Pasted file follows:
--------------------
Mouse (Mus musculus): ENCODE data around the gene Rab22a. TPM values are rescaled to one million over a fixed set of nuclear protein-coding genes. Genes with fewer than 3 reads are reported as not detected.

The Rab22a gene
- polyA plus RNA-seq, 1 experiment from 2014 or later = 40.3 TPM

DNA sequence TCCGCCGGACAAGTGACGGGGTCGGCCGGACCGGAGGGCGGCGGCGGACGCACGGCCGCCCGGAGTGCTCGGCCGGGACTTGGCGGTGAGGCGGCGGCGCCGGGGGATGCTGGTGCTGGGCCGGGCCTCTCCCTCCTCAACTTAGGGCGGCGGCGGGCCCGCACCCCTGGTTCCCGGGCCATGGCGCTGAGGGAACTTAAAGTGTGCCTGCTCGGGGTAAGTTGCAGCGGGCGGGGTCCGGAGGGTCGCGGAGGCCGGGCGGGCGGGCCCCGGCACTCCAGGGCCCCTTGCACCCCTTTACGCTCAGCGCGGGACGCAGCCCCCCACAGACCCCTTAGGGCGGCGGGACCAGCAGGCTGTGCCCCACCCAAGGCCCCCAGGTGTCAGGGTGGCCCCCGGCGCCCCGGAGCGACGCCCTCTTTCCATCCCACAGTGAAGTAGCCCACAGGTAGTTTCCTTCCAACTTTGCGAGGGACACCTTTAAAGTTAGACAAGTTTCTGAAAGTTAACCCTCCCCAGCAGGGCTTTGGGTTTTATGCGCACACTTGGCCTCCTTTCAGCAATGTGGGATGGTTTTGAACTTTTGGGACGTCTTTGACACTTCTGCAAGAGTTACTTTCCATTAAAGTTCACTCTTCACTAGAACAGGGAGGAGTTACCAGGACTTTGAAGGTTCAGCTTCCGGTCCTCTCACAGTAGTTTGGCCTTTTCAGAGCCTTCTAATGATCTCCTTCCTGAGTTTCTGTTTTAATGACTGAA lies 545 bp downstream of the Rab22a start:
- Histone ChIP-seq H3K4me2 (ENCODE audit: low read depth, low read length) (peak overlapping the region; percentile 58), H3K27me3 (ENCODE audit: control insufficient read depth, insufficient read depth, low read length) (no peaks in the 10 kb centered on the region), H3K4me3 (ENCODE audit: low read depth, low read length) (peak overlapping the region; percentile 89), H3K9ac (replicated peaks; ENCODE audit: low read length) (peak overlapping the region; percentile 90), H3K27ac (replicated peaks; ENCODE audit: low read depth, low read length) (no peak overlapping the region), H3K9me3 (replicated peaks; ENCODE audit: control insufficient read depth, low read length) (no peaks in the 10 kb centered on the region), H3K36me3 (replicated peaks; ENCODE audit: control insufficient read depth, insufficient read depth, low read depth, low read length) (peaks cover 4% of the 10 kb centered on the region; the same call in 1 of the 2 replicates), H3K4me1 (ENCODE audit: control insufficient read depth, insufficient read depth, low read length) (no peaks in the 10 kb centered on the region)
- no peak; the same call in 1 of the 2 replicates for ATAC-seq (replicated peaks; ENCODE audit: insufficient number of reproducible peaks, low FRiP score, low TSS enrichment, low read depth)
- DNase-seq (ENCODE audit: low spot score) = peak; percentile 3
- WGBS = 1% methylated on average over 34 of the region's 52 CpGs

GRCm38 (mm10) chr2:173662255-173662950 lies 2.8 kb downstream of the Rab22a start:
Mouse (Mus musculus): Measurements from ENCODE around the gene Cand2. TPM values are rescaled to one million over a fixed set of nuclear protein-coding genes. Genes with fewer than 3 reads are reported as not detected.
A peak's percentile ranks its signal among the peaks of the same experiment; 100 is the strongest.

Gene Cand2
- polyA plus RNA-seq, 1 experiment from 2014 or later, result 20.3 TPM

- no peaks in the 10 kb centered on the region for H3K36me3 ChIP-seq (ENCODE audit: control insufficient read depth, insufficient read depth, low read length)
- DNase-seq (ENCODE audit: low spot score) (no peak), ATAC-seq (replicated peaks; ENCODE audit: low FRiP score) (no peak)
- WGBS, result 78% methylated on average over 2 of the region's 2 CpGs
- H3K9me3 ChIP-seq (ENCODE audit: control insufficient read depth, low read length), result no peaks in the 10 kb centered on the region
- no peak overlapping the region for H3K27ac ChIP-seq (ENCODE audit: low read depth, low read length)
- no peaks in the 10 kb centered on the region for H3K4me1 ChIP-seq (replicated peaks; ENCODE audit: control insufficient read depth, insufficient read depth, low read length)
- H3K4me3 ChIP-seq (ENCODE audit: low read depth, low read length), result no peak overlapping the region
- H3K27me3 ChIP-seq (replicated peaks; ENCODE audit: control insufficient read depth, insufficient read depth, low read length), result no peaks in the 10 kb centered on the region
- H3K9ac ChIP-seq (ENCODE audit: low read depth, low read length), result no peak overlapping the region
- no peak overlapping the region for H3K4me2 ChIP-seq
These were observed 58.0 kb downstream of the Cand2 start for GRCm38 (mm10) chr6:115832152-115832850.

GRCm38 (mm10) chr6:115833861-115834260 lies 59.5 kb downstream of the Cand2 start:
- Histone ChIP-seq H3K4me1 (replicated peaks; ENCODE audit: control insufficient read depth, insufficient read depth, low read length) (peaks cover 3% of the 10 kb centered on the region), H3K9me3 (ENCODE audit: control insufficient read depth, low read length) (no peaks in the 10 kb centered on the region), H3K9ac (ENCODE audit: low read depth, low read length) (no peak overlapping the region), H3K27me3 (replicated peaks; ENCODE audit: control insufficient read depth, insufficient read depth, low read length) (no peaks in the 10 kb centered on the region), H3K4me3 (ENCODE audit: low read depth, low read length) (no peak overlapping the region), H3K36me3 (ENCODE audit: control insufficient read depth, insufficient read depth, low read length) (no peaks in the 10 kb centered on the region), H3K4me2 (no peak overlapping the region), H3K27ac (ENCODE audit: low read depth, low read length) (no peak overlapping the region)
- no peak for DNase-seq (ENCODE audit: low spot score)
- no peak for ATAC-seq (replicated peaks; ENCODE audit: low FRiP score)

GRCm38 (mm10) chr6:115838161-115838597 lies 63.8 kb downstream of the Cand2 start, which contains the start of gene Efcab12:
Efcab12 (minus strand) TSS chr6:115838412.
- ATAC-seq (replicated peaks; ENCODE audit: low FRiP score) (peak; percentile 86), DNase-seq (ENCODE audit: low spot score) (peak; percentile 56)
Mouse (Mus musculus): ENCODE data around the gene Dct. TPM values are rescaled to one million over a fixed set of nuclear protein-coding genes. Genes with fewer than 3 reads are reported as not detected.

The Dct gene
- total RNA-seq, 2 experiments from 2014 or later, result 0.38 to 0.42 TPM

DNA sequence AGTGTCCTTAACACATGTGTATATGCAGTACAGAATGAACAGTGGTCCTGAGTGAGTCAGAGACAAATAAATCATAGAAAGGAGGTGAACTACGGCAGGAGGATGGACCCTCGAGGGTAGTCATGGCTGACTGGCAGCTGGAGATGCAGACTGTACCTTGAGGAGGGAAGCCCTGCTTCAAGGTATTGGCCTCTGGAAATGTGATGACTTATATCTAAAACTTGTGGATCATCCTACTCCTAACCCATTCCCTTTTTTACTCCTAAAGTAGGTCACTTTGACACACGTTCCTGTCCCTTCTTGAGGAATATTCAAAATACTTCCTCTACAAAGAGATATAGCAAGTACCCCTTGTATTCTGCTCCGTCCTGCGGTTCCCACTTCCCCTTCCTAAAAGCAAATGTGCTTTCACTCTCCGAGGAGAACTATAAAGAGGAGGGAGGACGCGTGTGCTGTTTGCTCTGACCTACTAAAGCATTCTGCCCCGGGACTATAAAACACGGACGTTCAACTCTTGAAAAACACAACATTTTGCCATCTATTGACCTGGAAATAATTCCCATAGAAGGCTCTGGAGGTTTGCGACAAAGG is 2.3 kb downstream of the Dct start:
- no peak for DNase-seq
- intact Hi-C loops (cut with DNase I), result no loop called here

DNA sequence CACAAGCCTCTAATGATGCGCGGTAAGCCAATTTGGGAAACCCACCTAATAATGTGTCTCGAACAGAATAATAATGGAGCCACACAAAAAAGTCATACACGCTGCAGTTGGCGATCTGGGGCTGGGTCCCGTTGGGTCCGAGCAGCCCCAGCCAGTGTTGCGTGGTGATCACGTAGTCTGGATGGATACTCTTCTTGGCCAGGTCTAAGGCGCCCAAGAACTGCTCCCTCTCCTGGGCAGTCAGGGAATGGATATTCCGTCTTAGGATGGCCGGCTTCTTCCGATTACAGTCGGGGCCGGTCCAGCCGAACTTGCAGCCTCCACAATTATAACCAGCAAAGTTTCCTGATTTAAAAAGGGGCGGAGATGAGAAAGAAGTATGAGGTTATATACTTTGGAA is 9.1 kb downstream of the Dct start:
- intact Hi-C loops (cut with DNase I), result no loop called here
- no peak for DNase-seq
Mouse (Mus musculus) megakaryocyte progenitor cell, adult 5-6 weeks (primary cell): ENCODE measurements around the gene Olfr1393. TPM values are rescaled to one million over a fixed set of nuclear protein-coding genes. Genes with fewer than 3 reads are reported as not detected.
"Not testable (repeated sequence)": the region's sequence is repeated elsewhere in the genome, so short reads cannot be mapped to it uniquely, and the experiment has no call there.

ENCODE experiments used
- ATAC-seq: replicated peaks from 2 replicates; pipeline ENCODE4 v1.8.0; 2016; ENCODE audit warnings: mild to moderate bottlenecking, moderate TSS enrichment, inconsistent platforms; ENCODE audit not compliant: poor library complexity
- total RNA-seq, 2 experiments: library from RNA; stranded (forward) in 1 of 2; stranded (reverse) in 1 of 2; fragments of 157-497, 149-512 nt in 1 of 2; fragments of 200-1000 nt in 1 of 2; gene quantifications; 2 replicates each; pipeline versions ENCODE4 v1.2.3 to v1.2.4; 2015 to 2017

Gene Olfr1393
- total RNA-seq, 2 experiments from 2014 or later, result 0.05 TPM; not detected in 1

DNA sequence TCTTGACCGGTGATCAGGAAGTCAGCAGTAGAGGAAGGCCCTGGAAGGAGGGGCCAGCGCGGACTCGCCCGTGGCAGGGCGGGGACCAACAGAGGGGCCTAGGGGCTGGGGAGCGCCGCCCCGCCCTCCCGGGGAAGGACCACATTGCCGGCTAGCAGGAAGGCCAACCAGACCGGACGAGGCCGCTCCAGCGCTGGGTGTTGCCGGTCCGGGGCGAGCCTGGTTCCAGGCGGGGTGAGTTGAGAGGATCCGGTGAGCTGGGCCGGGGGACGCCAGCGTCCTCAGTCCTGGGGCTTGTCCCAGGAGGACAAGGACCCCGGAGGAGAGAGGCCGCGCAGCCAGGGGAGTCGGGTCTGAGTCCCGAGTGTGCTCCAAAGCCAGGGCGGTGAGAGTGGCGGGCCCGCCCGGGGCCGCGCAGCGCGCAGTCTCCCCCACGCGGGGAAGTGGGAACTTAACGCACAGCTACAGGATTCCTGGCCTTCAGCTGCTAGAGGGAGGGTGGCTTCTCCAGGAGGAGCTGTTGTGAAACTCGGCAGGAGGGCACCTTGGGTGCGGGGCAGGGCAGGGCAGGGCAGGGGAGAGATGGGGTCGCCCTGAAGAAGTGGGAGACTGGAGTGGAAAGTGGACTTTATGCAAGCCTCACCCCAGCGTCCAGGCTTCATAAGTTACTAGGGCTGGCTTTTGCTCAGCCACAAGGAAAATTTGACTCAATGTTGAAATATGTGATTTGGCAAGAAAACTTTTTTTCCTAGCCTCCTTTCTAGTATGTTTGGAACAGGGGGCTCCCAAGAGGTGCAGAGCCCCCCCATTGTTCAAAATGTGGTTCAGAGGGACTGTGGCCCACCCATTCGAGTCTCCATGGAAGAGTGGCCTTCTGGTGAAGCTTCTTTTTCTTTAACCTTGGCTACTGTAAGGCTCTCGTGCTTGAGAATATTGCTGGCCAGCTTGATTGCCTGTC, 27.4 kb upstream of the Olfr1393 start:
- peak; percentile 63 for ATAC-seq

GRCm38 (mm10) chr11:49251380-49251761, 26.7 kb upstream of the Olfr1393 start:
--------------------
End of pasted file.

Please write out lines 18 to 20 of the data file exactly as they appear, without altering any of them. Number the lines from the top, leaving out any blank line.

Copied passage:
- no peak overlapping the region for H3K27ac ChIP-seq (ENCODE audit: low read depth, low read length)
- no peaks in the 10 kb centered on the region for H3K4me1 ChIP-seq (replicated peaks; ENCODE audit: control insufficient read depth, insufficient read depth, low read length)
- H3K4me3 ChIP-seq (ENCODE audit: low read depth, low read length), result no peak overlapping the region